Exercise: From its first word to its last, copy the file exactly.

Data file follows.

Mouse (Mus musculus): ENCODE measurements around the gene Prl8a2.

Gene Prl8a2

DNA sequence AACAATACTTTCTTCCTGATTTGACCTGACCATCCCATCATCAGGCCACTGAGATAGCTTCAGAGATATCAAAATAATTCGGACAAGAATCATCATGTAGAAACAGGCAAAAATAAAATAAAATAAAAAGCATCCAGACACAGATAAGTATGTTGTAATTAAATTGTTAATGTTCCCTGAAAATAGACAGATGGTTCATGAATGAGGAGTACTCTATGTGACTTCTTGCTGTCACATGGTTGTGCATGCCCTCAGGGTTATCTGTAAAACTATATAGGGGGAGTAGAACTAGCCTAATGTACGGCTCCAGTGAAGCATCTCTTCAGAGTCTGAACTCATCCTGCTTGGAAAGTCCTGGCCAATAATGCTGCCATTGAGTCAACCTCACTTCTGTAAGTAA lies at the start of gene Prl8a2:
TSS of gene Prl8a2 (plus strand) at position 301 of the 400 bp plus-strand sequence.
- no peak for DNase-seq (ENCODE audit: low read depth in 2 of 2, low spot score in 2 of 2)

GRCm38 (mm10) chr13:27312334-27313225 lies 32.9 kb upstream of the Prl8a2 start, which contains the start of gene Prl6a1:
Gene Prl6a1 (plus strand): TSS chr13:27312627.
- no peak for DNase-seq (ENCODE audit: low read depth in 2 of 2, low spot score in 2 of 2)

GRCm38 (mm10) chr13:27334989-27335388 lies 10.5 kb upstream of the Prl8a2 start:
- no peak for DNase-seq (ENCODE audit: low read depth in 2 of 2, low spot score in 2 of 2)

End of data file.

Mouse (Mus musculus): ENCODE measurements around the gene Prl8a2.

Gene Prl8a2

DNA sequence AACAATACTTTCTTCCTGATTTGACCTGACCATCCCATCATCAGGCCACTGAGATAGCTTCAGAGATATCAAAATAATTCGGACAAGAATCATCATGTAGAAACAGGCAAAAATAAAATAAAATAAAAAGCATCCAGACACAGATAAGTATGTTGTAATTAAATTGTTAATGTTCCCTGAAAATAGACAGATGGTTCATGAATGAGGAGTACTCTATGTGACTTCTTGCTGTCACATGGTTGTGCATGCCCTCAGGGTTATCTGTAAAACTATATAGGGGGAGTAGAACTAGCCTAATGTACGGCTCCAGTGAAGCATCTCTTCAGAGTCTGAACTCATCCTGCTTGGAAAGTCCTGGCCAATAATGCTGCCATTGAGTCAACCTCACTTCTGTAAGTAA lies at the start of gene Prl8a2:
TSS of gene Prl8a2 (plus strand) at position 301 of the 400 bp plus-strand sequence.
- no peak for DNase-seq (ENCODE audit: low read depth in 2 of 2, low spot score in 2 of 2)

GRCm38 (mm10) chr13:27312334-27313225 lies 32.9 kb upstream of the Prl8a2 start, which contains the start of gene Prl6a1:
Gene Prl6a1 (plus strand): TSS chr13:27312627.
- no peak for DNase-seq (ENCODE audit: low read depth in 2 of 2, low spot score in 2 of 2)

GRCm38 (mm10) chr13:27334989-27335388 lies 10.5 kb upstream of the Prl8a2 start:
- no peak for DNase-seq (ENCODE audit: low read depth in 2 of 2, low spot score in 2 of 2)